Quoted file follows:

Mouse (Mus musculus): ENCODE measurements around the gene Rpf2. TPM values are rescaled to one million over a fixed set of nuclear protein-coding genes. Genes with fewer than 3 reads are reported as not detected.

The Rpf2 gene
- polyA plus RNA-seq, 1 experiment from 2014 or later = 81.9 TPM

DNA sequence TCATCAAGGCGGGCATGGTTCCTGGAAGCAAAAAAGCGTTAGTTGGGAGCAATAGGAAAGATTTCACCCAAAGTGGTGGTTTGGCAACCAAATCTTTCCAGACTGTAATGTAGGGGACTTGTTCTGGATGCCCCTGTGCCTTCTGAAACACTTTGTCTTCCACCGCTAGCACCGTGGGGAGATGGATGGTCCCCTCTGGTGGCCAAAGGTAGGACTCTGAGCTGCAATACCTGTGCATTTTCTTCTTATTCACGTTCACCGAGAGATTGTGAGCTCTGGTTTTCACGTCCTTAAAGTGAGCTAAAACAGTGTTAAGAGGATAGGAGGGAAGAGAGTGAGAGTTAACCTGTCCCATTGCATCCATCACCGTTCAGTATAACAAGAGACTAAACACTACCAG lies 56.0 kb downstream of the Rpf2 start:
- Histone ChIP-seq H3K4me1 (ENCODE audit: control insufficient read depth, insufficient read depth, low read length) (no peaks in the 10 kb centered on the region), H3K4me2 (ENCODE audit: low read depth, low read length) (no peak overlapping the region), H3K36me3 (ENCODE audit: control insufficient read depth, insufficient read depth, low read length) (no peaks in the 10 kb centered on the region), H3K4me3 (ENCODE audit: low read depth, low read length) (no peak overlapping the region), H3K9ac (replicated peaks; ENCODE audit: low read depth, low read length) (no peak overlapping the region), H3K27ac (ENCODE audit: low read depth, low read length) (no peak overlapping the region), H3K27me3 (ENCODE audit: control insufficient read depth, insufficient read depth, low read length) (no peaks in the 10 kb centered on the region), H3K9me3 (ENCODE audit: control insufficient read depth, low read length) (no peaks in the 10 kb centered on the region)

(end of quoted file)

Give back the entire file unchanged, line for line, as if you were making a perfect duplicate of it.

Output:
Mouse (Mus musculus): ENCODE measurements around the gene Rpf2. TPM values are rescaled to one million over a fixed set of nuclear protein-coding genes. Genes with fewer than 3 reads are reported as not detected.

The Rpf2 gene
- polyA plus RNA-seq, 1 experiment from 2014 or later = 81.9 TPM

DNA sequence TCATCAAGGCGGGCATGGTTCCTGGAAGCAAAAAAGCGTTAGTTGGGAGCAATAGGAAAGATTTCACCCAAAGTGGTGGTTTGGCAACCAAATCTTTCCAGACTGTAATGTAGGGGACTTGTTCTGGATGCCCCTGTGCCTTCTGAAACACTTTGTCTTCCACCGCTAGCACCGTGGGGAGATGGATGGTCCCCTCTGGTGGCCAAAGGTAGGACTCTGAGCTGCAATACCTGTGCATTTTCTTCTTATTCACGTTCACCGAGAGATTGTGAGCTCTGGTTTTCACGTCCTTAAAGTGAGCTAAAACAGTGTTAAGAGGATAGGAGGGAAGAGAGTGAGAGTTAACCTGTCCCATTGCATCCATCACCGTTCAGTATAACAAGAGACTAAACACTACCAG lies 56.0 kb downstream of the Rpf2 start:
- Histone ChIP-seq H3K4me1 (ENCODE audit: control insufficient read depth, insufficient read depth, low read length) (no peaks in the 10 kb centered on the region), H3K4me2 (ENCODE audit: low read depth, low read length) (no peak overlapping the region), H3K36me3 (ENCODE audit: control insufficient read depth, insufficient read depth, low read length) (no peaks in the 10 kb centered on the region), H3K4me3 (ENCODE audit: low read depth, low read length) (no peak overlapping the region), H3K9ac (replicated peaks; ENCODE audit: low read depth, low read length) (no peak overlapping the region), H3K27ac (ENCODE audit: low read depth, low read length) (no peak overlapping the region), H3K27me3 (ENCODE audit: control insufficient read depth, insufficient read depth, low read length) (no peaks in the 10 kb centered on the region), H3K9me3 (ENCODE audit: control insufficient read depth, low read length) (no peaks in the 10 kb centered on the region)